Putting the Priority on the Person in Teaching & Learning

Year: 1992

Author: Norman, Michael

Type of paper: Abstract refereed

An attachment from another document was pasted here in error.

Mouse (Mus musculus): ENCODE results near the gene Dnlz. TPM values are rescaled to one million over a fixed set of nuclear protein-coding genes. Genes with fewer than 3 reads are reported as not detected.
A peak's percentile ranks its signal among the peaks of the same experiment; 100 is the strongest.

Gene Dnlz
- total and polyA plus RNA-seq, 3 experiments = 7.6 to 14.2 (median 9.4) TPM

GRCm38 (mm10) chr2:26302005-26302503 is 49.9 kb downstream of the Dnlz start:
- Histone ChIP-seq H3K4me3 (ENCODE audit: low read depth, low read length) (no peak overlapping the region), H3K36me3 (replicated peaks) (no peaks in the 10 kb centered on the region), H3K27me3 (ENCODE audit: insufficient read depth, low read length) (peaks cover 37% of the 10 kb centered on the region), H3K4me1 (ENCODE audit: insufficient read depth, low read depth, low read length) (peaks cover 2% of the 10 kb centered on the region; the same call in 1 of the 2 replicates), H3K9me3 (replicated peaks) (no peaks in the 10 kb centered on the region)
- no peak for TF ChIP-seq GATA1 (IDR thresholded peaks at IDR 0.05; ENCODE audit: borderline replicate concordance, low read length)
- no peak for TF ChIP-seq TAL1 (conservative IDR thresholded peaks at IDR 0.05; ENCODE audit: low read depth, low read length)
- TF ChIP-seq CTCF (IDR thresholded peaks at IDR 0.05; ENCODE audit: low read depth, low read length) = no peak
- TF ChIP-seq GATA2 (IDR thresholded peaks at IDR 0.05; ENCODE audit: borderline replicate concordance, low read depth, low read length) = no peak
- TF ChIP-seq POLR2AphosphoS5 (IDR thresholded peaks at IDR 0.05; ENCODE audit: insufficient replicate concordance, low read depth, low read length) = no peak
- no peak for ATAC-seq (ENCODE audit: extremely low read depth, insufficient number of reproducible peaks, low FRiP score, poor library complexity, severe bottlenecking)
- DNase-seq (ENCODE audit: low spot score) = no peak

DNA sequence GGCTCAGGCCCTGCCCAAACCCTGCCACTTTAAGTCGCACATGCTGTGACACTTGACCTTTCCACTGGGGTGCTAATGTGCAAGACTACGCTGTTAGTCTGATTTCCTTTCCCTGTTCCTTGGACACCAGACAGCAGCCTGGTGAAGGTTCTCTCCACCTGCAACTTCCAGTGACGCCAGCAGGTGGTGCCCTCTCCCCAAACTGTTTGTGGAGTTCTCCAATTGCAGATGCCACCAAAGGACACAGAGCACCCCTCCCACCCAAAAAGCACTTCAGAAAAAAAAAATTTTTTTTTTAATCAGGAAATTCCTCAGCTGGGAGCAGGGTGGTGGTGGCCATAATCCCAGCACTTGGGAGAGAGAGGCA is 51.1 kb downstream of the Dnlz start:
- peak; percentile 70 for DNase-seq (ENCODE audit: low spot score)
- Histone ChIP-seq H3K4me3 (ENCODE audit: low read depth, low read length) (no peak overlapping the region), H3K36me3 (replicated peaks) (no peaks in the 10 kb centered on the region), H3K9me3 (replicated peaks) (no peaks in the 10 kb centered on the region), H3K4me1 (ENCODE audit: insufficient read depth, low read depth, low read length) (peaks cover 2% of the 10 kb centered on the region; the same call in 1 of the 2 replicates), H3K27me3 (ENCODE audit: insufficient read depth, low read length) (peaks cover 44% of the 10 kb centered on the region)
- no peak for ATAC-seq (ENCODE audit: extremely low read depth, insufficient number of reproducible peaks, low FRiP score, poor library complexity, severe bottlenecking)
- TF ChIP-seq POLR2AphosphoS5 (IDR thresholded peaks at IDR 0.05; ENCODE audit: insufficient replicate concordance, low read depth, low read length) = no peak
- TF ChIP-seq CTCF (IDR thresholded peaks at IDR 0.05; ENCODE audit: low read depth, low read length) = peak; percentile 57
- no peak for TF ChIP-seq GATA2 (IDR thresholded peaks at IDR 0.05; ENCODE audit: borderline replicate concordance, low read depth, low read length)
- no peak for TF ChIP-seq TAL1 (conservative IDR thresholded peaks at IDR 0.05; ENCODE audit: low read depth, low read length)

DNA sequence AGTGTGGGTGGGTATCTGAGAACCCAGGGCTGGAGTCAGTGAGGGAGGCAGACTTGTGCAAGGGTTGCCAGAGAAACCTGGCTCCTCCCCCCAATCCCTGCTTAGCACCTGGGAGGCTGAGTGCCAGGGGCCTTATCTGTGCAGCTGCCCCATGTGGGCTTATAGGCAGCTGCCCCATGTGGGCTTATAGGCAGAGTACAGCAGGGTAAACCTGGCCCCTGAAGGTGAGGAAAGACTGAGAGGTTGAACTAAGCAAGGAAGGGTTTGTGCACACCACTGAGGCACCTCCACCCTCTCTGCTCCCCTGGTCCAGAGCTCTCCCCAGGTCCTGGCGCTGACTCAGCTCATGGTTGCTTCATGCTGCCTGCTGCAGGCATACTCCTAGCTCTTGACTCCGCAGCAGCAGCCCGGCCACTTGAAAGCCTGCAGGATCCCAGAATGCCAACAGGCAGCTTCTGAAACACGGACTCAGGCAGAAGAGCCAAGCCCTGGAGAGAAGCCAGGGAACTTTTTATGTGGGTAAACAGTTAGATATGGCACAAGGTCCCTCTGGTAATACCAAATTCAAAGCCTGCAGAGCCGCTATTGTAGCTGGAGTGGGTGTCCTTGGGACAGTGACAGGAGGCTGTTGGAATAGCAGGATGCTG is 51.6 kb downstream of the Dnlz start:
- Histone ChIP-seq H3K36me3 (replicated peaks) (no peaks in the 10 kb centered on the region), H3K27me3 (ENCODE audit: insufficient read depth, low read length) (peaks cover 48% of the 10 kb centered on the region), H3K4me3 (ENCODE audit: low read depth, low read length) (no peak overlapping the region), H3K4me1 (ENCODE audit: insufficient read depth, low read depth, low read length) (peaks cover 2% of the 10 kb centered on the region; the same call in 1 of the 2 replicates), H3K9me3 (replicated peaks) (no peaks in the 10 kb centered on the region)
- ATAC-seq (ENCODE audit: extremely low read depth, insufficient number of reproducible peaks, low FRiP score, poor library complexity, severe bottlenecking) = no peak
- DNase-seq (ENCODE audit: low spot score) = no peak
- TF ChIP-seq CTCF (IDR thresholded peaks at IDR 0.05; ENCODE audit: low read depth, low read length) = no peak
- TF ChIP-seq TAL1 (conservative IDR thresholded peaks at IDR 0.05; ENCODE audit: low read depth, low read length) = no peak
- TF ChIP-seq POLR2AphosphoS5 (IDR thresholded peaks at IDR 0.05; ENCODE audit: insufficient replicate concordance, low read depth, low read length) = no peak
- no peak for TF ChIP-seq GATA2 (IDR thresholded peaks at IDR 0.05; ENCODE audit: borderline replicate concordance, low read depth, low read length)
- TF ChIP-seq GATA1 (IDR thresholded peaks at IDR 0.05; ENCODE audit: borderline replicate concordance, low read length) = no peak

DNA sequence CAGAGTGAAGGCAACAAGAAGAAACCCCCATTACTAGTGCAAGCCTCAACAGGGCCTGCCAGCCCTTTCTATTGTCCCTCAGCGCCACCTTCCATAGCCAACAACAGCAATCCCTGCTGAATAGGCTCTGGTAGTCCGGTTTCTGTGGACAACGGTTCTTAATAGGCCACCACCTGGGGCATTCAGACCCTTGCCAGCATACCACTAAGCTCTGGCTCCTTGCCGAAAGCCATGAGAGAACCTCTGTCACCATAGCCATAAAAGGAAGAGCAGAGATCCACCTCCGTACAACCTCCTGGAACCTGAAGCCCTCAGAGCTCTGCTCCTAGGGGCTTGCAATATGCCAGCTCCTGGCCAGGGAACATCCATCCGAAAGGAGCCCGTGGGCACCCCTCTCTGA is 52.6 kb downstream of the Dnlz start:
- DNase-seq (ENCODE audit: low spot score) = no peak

Many new influences are now shaping the work of the teacher, the organisation of classrooms, the choice of themes and topics and the activities of learners. Too many to enumerate much less describe or analyse. By taking just five of these influences as the scope of this paper we are bound to find ourselves bumping into some of the others. Each of the five will keep bumping into each other too. Unlike most other forms of work with goals, targets and products, the work of the teacher will always be as alive with un-intended outcomes as it is with what we planned. Serendipitous moments, the un-expected, the breakthroughs, the exploratory mood, the inventiveness, wilfulness, eagerness of growing and learning persons make teacher work (and parenting) unlike other work. At the outset I would like to assert the view that teachers, at their best, work for the growth toward maturity through learning of the richly varied talents and aptitudes of uniquely lively youngsters. Putting the PERSON as the priority to which oneÕs teaching skills and specialist subjects must be continually adapted and shaped may be an emphasis that is too difficult to sustain. Against our long traditions in public education of scholarly SUBJECTS or designated STANenerations of public education now, or theDARDS, the students themselves had to be measured. Now employment related KEY COMPETENCIES are the crucial test of worth. PERSONS are having to measure up or square off or register their rank order witiary entry s have been rising to a shrill chorus. Thear warrant within the five influences and influencers to which and whom we turn now.